The U.K.’s Royal Mail recently revealed a 10-stamp set marking the centenary of the Royal Air Force (RAF).
The iconic aircraft depicted span the RAF’s 100-year history and feature original artwork by renowned aviation artist Michael Turner. Featured on the stamps are the First World War-era Sopwith Camel F1; the Hurricane Mk 1 from the Battle of Britain; a Vulcan B2; the Lightning F6; the Nimrod MR2; and Typhoon FGR4. The Red Arrows also feature on four stamps displaying the aerobatic display team in full flight during four formations, including Flypast; Swan; Syncho; and Python.
“We are proud to salute the contribution of the RAF in peacetime and conflict with these spectacular new stamps,” said Royal Mail spokesperson Philip Parker.
On April 1, 1918, the union of the Royal Naval Air Service and the Royal Flying Corps formed the world’s first independent air force, the RAF, which fought over the Western Front in direct support of ground forces. It played a major role in blunting the German spring 1918 offensive and in the Allies’ final counter-attacks, which led to the surrender of German forces in November 1918.
During the Second World War, the RAF played a decisive role defending the U.K., operating worldwide with increasing strength and providing support to the war at sea and on land. Victory in the Battle of Britain in 1940 was crucial to securing the country’s survival and preserving its ability to wage war alongside its allies. The strategic bomber campaign steadily eroded Germany’s will and capability to fight while the winning of the Battle of the Atlantic ensured the lifeline from the U.S. was maintained. The RAF also supported land forces in North Africa and Burma, which were critical to the Allies’ eventual success. The establishment of air superiority in the build-up to D-Day and direct support for the invasion of Normandy in June 1944 paved the way for the advance into Germany and final victory.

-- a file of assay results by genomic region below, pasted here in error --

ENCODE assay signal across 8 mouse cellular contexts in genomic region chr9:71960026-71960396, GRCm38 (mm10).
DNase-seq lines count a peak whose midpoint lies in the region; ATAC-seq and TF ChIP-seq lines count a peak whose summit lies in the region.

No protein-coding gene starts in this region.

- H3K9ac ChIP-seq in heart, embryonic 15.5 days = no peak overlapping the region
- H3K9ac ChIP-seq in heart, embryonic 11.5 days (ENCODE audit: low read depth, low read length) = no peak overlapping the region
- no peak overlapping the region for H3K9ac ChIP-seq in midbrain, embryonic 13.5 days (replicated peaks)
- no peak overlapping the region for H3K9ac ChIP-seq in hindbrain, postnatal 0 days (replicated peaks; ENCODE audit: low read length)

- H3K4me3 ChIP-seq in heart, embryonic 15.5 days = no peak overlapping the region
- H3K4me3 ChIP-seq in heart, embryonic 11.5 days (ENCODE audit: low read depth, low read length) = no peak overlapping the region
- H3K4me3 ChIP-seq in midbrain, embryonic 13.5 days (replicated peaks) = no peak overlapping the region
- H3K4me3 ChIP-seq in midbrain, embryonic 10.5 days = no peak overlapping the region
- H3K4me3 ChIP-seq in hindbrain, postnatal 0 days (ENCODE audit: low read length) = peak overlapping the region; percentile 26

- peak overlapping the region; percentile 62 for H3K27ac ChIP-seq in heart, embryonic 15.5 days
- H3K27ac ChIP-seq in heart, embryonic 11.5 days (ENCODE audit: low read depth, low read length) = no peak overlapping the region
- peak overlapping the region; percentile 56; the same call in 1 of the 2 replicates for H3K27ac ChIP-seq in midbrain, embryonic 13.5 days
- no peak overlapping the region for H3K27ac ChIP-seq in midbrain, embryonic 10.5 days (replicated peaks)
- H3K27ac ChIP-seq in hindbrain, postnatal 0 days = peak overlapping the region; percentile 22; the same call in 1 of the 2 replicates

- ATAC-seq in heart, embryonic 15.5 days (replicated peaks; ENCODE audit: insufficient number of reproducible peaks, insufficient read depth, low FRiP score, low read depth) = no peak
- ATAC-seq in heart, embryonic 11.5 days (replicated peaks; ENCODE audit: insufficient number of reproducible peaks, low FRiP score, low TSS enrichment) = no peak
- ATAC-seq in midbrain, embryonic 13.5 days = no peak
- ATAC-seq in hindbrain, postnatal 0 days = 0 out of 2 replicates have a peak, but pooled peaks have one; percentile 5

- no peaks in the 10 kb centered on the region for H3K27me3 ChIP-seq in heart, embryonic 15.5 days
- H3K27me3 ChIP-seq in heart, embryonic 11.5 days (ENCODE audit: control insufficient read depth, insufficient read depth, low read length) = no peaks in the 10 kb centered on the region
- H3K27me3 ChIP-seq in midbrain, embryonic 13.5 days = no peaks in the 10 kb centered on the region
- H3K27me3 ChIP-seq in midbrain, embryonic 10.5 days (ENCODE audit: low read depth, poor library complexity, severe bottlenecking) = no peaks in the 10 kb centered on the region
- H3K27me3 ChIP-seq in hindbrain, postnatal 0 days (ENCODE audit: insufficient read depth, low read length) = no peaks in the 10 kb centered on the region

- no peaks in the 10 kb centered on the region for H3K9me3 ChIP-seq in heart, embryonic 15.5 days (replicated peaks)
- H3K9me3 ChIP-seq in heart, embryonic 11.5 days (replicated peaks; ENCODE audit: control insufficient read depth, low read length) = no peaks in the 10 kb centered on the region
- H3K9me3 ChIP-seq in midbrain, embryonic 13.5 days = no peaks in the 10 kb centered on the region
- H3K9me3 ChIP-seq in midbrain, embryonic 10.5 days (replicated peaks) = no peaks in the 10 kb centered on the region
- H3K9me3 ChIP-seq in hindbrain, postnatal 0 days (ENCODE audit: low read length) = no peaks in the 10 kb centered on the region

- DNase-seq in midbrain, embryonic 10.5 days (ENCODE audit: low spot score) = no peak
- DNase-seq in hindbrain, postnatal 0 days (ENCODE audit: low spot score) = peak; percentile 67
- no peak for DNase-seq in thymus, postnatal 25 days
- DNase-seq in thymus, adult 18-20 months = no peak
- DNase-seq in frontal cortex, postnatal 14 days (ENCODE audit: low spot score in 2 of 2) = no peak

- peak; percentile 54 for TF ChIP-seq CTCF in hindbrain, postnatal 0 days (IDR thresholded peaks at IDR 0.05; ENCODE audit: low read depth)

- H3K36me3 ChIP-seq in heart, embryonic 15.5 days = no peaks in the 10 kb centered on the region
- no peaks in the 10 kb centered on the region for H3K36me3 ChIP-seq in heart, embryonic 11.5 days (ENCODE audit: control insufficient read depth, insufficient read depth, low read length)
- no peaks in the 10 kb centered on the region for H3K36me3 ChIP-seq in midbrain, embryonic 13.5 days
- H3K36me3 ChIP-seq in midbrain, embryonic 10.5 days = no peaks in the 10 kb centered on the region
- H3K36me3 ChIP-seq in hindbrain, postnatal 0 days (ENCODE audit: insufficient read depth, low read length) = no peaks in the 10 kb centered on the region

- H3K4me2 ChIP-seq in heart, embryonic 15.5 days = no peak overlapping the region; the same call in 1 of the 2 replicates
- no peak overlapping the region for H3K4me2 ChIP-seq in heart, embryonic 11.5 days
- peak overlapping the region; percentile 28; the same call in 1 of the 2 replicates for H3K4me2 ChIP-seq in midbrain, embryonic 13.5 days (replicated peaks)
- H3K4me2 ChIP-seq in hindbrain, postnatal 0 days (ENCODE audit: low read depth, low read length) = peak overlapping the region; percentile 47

The RAF began the Second World War with around 3,550 aircraft, including biplanes and many obsolete models. Five years later, the service had 9,200 aircraft, many of which features advanced design such as the only jets to be operated by the Allied air forces. By the end of the war, there were 1,079,835 RAF, Dominion and Allied officers and airmen serving alongside 158,771 women, giving a total RAF strength of 1,238,606 (including 193,313 aircrew).
Throughout the post-war era, RAF transport aircraft have delivered humanitarian aid worldwide in the wake of natural disasters—be it famine, earthquake or hurricane. The RAF has seen many cultural changes and reorganizations in recent years, including the introduction of women in combat. It remains ready and able to operate around the world across the spectrum of air warfare.
Sopwith Camel F1
The Sopwith Camel was a single-seat biplane fighter that entered service on the Western Front in May 1917. By the end of the First World War, almost 5,500 units had been produced, and it had become the most successful Allied fighter, being credited with shooting down 1,294 enemy aircraft. The Camel was also used in the ground attack role. Powered by a single rotary engine, it was extremely manoeuvrable but difficult to handle for inexperienced pilots. It was flown by some of the most famous pilots, including Captain A.R. Brown of No. 209 Squadron, who was credited with shooting down Baron von Richthofen, the infamous “Red Baron.”
Hurricane Mk 1